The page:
Remember when having a quick-shifter on a production motorcycle was a Big Deal? Now, the top-of-the-line bikes have both upshifting and downshifting covered with the auto-blipping throttles. So, where does that leave those of us with unassisted shifting on our motorcycles? Do we have to go buy gadgets like a HealTech Quick Shifter Easy? Of course, the answer is no. You just need to perform proper clutchless upshifts, like performance riders did for generations before quick-shifters became available. When it comes to downshifting, you’ll still have to use the tried-and-true method of matching the engine speed with the throttle while you manipulate the clutch.

MO Tested: HealTech Quick Shifter Easy

Before we dive into the upshifting technique, some of you may be wondering why anyone who doesn’t ride a sporty bike would care about clutchless upshifts. I first started using this technique when dragstrip testing cruisers but soon found that the technique was particularly useful for smaller-displacement bikes in urban traffic. Clutchless upshifts take less time and, consequently, means you can spend more time on the gas when you want to pull away from a stop light. Now, I use the technique on all bikes when the situation for acceleration is required – even fourth- or fifth-gear passing scenarios.

The theory behind a clutchless upshift is that, under acceleration, if you quickly roll the throttle off and then back on, the cogs in the transmission are momentarily unloaded which makes for the perfect time to shift gears. Since timing is important, it’s best to begin with slightly preloading the shift lever by nudging it upward. When you rapidly roll the throttle off and back on, the transmission will snick into place one gear higher just as it would with the clutch disengaged. As you gain skill in this technique, you’ll naturally find yourself beginning to perform the gear change and throttle adjustment simultaneously.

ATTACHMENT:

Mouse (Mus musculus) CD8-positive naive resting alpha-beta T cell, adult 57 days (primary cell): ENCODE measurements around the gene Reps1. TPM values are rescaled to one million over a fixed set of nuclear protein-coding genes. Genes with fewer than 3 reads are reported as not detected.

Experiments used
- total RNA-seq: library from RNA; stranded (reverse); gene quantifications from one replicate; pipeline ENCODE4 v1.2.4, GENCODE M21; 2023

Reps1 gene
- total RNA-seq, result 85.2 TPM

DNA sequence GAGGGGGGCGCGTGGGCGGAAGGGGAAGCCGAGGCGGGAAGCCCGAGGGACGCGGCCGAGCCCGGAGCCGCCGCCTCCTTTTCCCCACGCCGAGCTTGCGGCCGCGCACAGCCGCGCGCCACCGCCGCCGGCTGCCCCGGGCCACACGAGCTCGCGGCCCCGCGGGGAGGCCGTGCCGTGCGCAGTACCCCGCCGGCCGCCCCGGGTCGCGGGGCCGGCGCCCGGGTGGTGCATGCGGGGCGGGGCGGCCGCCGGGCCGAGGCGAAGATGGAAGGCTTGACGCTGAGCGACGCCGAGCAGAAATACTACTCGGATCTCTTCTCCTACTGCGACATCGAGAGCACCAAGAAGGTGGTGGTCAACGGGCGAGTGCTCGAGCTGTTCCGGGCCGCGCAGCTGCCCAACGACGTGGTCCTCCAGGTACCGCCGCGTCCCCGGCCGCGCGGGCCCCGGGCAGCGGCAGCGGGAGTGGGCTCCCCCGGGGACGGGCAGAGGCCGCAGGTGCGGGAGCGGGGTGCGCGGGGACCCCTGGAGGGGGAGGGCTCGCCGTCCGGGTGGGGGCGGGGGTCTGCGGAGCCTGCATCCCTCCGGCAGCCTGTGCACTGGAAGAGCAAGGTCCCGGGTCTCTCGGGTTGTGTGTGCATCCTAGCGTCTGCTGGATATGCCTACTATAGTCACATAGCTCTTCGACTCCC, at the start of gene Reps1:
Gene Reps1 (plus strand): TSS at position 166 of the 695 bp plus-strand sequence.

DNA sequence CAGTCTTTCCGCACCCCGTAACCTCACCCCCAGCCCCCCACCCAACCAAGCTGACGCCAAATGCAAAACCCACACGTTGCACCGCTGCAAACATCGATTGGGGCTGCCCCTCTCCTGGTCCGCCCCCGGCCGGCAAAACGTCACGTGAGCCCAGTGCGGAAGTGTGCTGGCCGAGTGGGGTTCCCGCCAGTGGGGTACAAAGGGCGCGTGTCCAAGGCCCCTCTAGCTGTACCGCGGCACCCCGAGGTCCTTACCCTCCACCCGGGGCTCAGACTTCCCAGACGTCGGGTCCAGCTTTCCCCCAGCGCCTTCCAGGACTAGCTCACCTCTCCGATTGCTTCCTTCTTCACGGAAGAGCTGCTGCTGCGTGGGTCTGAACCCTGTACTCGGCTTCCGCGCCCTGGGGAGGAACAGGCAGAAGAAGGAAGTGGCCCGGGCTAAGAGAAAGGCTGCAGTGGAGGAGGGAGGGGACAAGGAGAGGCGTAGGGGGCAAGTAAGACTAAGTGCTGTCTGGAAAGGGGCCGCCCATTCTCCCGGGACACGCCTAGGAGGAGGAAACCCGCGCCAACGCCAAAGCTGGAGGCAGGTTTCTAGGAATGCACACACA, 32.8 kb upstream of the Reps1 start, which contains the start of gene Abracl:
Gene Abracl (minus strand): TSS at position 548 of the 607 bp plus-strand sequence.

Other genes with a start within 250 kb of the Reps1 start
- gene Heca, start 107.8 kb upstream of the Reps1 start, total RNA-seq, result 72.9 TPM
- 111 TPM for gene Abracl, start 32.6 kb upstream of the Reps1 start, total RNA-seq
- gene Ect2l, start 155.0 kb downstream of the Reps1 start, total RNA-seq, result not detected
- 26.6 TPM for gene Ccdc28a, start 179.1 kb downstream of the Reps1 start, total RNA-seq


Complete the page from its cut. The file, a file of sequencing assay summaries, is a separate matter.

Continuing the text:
clutchless upshift

To preload the shift lever, lift it o the point where it stops moving before rolling the throttle off.

Some people will wonder if preloading the shifter and letting the engine bump up against the rev-limiter will achieve the same result. The short answer is that yes, it will, but that technique won’t necessarily result in the fastest acceleration times. For the slightly longer explanation, take a look at dyno charts to see how most engines begin to drop in power before they hit their limiter. Ideally, you’ll want to upshift right at the engine’s peak so that the bike continues to accelerate at its maximum rate.

Now, go find some open road and practice your clutchless upshifts. It’ll be a nice tool to have in your riding kit when the situation arises.